Foley KM, Gelband H. Improving Palliative Care for Cancer. Washington, DC: Institute of Medicine and National Research Council; 2001
Morrison RS, Meier DE. Clinical practice: palliative care.  N Engl J Med. 2004;350(25):2582-2590
PubMed   |  Link to Article
World Health Organization.  WHO definition of palliative care. http://www.who.int/cancer/palliative/definition/en/. Accessed July 20, 2009
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PubMed   |  Link to Article
Temel JS, Jackson V, Billings A,  et al.  Phase II study: integrated palliative care in newly diagnosed advanced non-small cell lung cancer patients.  J Clin Oncol. 2007;25(17):2377-2382
PubMed   |  Link to Article
National Consensus Project.  Clinical Practice Guidelines for Quality Palliative Care. 2nd ed. Brooklyn, NY: National Consensus Project for Quality Palliative Care; 2009
Meier DE, Thar W, Jordan A, Goldhirsch SL, Siu  A, Morrison RS. Integrating case management and palliative care.  J Palliat Med. 2004;7(1):119-134
PubMed   |  Link to Article
Sweeney L, Halpert A, Waranoff J. Patient-centered management of complex patients can reduce costs without shortening life.  Am J Manag Care. 2007;13(2):84-92
PubMed
Ahles TA, Seville J, Wasson J, Johnson D, Callahan E, Stukel TA. Panel-based pain managment in primary care: a pilot study.  J Pain Symptom Manage. 2001;22(1):584-590
PubMed   |  Link to Article
Hegel MT, Barrett JE, Oxman TE. Training therapists in problem-solving treatment of depressive disorders in primary care: lessons learned from the “treatment effectiveness project.”  Fam Syst Health. 2000;18:423-435
Link to Article
Wasson JH, Splaine M, Bazos D, Fisher E. Working inside, outside, and side by side to improve the quality of health care.  Jt Comm J Qual Improv. 1998;24(10):513-517
PubMed
Bakitas M, Ahles T, Skalla K,  et al; ENABLE Project Team.  Proxy perspectives regarding end-of-life care for persons with cancer.  Cancer. 2008;112(8):1854-1861
PubMed   |  Link to Article
Bakitas MA, Lyons KD, Dixon J, Ahles T. Palliative care program effectiveness research: developing rigor in sampling design, conduct and reporting.  J Pain Symptom Manage. 2006;31(3):270-284
PubMed   |  Link to Article
Bakitas M, Stevens M, Ahles T,  et al; The Project ENABLE Co-Investigators.  Project ENABLE: a palliative care demonstration project for advanced cancer patients in three settings.  J Palliat Med. 2004;7(2):363-372
PubMed   |  Link to Article
Roccaforte WH, Burke WJ, Bayer BL, Wengel SP. Validation of a telephone version of the Mini-Mental State Examination.  J Am Geriatr Soc. 1992;40(7):697-702
PubMed
Bakitas M, Lyons K, Hegel M,  et al.  Project ENABLE II randomized controlled trial to improve palliative care for rural patients with advanced cancer: baseline findings, methodological challenges, and solutions.  Palliat Support Care. 2009;7(1):75-86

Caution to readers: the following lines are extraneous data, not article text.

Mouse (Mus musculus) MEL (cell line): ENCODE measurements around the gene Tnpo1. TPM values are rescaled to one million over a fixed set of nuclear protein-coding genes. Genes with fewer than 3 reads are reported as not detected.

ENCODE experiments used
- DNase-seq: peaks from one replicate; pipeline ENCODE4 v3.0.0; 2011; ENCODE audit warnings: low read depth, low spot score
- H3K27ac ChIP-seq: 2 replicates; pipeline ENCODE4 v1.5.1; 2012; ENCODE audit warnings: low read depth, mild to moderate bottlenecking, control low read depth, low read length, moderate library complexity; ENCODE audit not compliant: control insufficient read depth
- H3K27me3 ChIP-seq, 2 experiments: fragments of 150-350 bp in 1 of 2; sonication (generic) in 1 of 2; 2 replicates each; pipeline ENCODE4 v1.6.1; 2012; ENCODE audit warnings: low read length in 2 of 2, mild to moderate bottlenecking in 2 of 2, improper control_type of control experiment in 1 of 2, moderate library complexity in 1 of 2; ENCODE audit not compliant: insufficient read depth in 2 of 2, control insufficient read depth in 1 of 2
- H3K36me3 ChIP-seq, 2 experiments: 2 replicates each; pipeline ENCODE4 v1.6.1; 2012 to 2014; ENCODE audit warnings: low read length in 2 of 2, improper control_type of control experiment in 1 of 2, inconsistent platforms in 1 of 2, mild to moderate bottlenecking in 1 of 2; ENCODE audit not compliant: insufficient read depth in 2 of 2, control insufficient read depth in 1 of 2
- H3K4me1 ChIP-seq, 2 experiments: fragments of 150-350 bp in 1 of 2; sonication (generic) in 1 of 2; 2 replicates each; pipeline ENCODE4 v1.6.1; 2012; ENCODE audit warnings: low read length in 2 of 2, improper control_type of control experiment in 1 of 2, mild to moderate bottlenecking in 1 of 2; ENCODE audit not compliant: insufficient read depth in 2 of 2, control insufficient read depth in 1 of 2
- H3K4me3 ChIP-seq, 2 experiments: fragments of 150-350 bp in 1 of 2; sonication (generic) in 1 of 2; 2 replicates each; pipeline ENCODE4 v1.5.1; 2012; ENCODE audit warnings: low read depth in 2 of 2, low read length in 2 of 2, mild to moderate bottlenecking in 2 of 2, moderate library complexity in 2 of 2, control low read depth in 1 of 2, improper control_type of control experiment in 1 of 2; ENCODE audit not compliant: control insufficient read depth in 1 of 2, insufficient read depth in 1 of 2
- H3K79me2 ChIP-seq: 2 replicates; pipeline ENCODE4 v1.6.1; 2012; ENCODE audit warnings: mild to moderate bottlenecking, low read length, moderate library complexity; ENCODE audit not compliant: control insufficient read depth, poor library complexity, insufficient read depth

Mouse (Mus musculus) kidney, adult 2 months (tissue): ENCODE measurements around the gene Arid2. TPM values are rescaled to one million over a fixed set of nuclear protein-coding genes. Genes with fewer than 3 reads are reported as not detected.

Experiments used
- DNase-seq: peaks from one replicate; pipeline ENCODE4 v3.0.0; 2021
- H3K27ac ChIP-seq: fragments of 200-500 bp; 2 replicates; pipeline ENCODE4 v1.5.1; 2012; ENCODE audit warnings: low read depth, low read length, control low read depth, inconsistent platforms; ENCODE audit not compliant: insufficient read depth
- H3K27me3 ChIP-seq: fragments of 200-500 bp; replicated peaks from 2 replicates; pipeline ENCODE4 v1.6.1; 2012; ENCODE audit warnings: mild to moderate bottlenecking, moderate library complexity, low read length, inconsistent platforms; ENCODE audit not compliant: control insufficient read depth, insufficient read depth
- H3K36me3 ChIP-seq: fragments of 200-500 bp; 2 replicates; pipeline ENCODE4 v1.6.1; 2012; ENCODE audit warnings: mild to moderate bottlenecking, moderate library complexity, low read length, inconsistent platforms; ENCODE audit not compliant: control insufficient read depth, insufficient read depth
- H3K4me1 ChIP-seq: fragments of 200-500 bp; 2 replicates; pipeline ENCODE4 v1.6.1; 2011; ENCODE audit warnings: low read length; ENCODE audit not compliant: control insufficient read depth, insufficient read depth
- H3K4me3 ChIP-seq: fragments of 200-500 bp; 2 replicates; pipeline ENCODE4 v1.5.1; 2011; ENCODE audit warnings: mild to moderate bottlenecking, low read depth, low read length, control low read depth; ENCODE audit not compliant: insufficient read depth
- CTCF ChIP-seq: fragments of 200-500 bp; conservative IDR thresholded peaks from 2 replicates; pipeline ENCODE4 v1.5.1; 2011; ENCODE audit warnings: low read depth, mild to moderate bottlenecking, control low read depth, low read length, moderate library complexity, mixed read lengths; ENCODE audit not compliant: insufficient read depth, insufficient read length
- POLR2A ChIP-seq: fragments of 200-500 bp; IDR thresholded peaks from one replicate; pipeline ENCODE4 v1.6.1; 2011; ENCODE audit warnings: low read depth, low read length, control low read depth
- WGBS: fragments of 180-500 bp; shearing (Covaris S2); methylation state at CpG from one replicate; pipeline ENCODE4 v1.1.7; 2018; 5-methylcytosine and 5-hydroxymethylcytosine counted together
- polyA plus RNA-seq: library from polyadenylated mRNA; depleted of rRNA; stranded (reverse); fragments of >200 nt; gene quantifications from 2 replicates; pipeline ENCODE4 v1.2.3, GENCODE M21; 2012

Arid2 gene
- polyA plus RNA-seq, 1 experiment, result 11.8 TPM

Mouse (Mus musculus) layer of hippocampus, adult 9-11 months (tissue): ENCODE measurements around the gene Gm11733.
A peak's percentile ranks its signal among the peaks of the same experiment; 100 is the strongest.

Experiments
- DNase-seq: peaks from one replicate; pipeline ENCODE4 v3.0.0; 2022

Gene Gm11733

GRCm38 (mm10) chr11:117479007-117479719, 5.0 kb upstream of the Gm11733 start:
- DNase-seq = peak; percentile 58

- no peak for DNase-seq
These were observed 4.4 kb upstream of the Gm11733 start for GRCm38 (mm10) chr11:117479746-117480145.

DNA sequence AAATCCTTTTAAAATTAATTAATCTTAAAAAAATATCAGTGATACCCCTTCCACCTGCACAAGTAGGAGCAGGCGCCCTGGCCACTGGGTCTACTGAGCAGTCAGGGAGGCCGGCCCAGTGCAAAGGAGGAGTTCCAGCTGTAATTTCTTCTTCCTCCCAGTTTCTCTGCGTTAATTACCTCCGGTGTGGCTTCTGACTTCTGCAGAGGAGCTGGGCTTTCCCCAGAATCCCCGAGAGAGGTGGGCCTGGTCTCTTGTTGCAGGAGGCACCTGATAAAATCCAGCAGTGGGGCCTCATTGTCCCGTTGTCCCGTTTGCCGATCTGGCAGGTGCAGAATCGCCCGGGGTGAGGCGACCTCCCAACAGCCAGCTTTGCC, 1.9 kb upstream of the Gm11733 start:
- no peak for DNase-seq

PubMed   |  Link to Article
Glasgow RE, Emont S, Miller DC. Assessing delivery of the five “As” for patient-centered counseling.  Health Promot Int. 2006;21(3):245-255
PubMed   |  Link to Article
Hibbard JH, Stockard J, Mahoney E, Tusler M. Development of the Patient Activation Measure (PAM): conceptualizing and measuring activation in patients and consumers.  Health Serv Res. 2004;39(4 pt 1):1005-1026
PubMed   |  Link to Article
Wagner EH. Chronic disease management: what will it take to improve care for chronic illness?  Eff Clin Pract. 1998;1(1):2-4
PubMed
Wagner EH, Bennett S, Austin B, Greene SM, Schaefer JK, Vonkorff M. Finding common ground: patient-centeredness and evidence-based chronic illness care.  J Altern Complement Med. 2005;11:(suppl 1)  S7-S15
PubMed   |  Link to Article
Holland JC. Update: NCCN practice guidelines for the management of psychosocial distress.  Oncology. 1999;13(11A):459-507
Holland JC, Jacobsen PB, Riba MB. NCCN distress management.  Cancer Control. 2001;8(6):(suppl 2)  88-93
PubMed
Skalla KA, Bakitas M, Furstenberg C, Ahles T, Henderson JV. Patients' need for information about cancer therapy.  Oncol Nurs Forum. 2004;31(2):313-319
PubMed   |  Link to Article
Ferguson R. Group Shared Medical Appointments (SMAs) for Project Enable II: Facilitator Training Manual. Lebanon, NH: Dartmouth-Hitchcock Medical Center; 2003
Noffsinger E, Scott JC. Understanding today's group visit models.  Group Pract J. 2000;48(2):46-58
Lyons KD, Bakitas M, Hegel MT,  et al.  Reliability and validity of the Functional Assessment of Chronic Illness Therapy-Palliative Care (FACIT-Pal) scale [published online ahead of print May 27, 2009].  J Pain Symptom Manage. 2009;37(1):23-32
PubMed   |  Link to Article
Greisinger AJ, Lorimor RJ, Aday L, Winn R, Baile W. Terminally ill cancer patients: their most important concerns.  Cancer Pract. 1997;5(3):147-154
PubMed
Bruera E, Kuehn N, Miller MJ, Selmser P, Macmillan K. The Edmonton Symptom Assessment System (ESAS): a simple method for the assessment of palliative care patients.  J Palliat Care. 1991;7(2):6-9
PubMed
Brady MJ, Cella D. Assessing quality of life in palliative care.  Cancer Treat Res. 1999;100:203-216
PubMed
Radloff L. The CES-D Scale: a self-report depression scale for research in the general population.  Appl Psychol Meas. 1977;1:385-401
Link to Article
Okun A, Stein RE, Bauman LJ, Silver EJ. Content validity of the Psychiatric Symptom Index, CES-Depression Scale, and State-Trait Anxiety Inventory from the perspective of DSM-IV.  Psychol Rep. 1996;79(3 pt 1):1059-1069
PubMed   |  Link to Article
Little JA, Rubin DB. Statistical Analysis With Missing Data. 2nd ed. Chichester, UK: John Wiley & Sons; 2002
Ferris F, Balfour HM, Bowen K,  et al.  A Model to Guide Hospice Palliative Care. Ottawa, ON: Canadian Hospice Palliative Care Association; 2002
Mularski RA, Rosenfeld K, Coons S,  et al.  Measuring outcomes in randomized prospective trials in palliative care.  J Pain Symptom Manage. 2007;34(1):(suppl)  S7-S19
PubMed   |  Link to Article
Jakobsson U, Hallberg IR, Westergren A. Exploring determinants for quality of life among older people in pain and in need of help for daily living.  J Clin Nurs. 2007;16(3A):95-104